I found this Altec A-324A audio amplifier at a hamfest (amateur radio swapmeet). The amp was in excellent cosmetic condition, although with incorrect knobs and no output tubes.
The A-324A was introduced in 1949. Click on this thumbnail image for two full-page cut sheet ads for the A-324A on the Altec pages of the excellent hifilit.com site.
The cut sheets lists frequency response from 20 to 20,000 cycles plus or minus 1 db. Altec Lansing is well known for quality public address speaker systems and audio hi-fi equipment. According to the Altec cut sheets;
The circuit is a fairly straight-forward class AB1 with cathode bias, inverse feedback and with a bass control in the feedback line. Except for a more complex front end, the circuit is nearly identical to Altec's 15 watt "General Purpose High-Fidelity Amplifier" model A-323B introduced in 1947. The A-323B is described in detail in Chapter 12 of the ninth edition (1949) of The Radio Amateur's Handbook by A. Frederick Collins. The A-323B was apparently available in kit form according the the Collins book. The A-323B schematic in Collins is useful since it includes the expected voltages at various points in the amp. Those voltages are not listed on the A-324A schematic but are roughly equal to what would be expected in the A-324A.
The A-324A has two transformer-coupled low-impedance microphone inputs and two line level (phono) inputs that can be faded from one to the other as if designed for use by a DeeJay. Most of the capacitors and resistors are mounted on a large modular terminal strip making servicing relatively easy. Resistors are mostly oversize 1 watt units that have stood the test of time well. Most of the capacitors were obviously wax impregnated and needed replacement.
The schematic is glued inside the amp's bottom cover. The schematic is also available as a pdf at this link.
The original output tubes were 6L6G with a 5U4G rectifier. I located original knobs and inserted a 6L6GB pair and matching 5U4GB. The chassis-mounted electrolytics reformed easily using a Heath PS-4 variable high voltage supply and series resistor to limit current. I immediately replaced all four of the plate-to-grid coupling caps. Those are critical in any audio amp as leakage can upset tube bias and damage tubes and transformers. All other wax caps were also replaced.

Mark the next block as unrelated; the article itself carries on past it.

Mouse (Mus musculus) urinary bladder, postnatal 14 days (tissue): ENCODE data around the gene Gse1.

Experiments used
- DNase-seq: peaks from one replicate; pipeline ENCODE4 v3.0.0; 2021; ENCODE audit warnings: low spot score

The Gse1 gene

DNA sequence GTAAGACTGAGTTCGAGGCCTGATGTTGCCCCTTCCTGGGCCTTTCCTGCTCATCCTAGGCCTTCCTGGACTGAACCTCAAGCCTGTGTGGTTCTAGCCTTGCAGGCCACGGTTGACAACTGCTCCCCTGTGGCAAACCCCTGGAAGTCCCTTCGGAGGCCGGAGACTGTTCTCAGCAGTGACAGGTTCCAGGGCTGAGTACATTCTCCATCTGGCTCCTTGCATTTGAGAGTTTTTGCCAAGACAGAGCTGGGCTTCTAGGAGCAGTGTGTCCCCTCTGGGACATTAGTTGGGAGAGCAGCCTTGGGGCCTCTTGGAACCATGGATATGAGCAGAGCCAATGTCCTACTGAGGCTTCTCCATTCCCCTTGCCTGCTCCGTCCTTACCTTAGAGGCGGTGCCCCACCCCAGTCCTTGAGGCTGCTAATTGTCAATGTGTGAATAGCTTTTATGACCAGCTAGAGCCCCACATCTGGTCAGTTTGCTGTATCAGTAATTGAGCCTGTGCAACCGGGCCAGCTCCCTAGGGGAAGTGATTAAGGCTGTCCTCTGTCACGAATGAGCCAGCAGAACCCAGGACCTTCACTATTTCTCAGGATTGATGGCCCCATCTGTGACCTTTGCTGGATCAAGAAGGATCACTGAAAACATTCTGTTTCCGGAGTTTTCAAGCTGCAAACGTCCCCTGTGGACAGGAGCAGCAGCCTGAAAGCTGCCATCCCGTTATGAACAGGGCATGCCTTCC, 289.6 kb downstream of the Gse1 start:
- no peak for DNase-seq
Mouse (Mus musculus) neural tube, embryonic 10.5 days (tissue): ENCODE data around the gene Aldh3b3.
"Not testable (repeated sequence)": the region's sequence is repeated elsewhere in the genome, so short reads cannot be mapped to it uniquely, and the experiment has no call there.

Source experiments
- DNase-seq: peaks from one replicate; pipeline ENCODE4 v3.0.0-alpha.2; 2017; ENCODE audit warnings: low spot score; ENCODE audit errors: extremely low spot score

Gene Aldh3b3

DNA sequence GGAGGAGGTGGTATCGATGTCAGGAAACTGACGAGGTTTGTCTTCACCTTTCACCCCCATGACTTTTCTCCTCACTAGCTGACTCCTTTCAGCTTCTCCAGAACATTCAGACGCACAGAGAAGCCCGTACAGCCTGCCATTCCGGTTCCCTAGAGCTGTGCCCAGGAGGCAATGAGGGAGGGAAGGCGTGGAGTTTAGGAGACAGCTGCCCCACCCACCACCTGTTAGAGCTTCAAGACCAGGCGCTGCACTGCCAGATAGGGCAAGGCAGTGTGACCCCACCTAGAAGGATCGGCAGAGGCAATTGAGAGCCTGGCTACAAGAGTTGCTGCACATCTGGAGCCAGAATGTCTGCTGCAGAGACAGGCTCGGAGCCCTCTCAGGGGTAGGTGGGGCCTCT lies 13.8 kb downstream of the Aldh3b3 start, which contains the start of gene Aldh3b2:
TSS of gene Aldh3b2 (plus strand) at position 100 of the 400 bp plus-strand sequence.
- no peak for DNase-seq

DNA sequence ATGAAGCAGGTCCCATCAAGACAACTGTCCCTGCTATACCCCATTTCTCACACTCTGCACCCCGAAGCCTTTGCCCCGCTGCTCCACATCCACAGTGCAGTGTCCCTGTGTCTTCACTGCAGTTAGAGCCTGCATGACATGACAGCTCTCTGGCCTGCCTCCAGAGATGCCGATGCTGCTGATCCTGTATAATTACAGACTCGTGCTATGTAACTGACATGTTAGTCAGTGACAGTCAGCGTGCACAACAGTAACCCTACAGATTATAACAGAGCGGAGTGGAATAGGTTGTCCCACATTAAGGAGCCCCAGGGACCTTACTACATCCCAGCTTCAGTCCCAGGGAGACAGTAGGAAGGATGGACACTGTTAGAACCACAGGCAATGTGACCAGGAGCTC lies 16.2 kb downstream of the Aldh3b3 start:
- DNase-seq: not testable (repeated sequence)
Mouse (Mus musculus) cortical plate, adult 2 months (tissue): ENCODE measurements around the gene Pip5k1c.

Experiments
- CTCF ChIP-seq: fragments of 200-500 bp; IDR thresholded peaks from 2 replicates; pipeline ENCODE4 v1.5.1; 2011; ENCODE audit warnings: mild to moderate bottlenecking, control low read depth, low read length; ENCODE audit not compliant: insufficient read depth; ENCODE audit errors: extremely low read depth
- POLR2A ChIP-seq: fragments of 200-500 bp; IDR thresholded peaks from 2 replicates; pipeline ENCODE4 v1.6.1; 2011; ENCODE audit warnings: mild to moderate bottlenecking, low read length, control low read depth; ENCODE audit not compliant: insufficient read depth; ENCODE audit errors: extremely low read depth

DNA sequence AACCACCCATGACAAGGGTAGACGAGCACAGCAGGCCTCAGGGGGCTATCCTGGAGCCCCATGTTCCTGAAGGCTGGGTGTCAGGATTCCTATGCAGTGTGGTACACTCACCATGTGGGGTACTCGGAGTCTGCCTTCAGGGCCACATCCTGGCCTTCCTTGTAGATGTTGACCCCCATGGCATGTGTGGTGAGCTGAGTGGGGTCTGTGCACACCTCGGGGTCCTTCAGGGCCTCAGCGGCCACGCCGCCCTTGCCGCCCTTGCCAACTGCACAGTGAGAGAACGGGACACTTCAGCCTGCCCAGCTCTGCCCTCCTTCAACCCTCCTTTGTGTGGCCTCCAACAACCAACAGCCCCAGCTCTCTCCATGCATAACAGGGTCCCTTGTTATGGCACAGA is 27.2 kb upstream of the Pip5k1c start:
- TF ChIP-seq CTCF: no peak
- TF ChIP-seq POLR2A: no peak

I then connected a speaker to the 8 ohm tap, provided an audio source, inserted the rectifier, and powered it up slowly while monitoring B+ voltages. The amp was working but with noticeable distortion at higher levels of volume. I followed up with an audio generator and scope. I could see flat topping on both peaks of the sine wave at relatively low power levels. I reviewed the schematic closely to determine the likely suspects and then noticed the small electrolytic in the screen grid circuit of the main 6J7 preamp. That 6J7 is directly coupled to the 6C5 phase inverter. The screen is fed by a relatively high value 1 megohm resistor. Any leakage of that small electrolytic would be in series with that 1 meg resistor and ground and pull down the screen voltage. That small electrolytic is 4 MFD and is out of sight under the amp's main terminal board. I thoroughly tested a new replacement for lowest possible leakage and ESR. Replacing the cap solved the distortion problem. Dummy load and scope testing now showed no noticeable distortion until the amp was producing at least 17.5 watts RMS, well within specs.
The proof is in the listening. The amp's somewhat unusual tone controls take some getting used to. The treble control is actually a treble cut control rather than boost. It is best left in the flat position. If a treble tone boost is desired, the amp should be used with an external preamp. I enjoyed listening to my MP3 player fed to the amp directly. No tone boost neeed. Not having Altec speakers, I used my smaller AR-8b speakers instead. It was obvious that the Altec is a quality amp that was now performing as it should.
The Altec with 6L6G tubes
It was suggested that I take a picture of the A-324A with 6L6G and 5U4G tubes to show how the amp would have appeared originally. Here are two pictures of the amp with a matched set of Sylvania "coke bottle" "G" tubes that I treat with great care.
The Heathkit GC-1A Mohican Receiver was the previous item on the bench.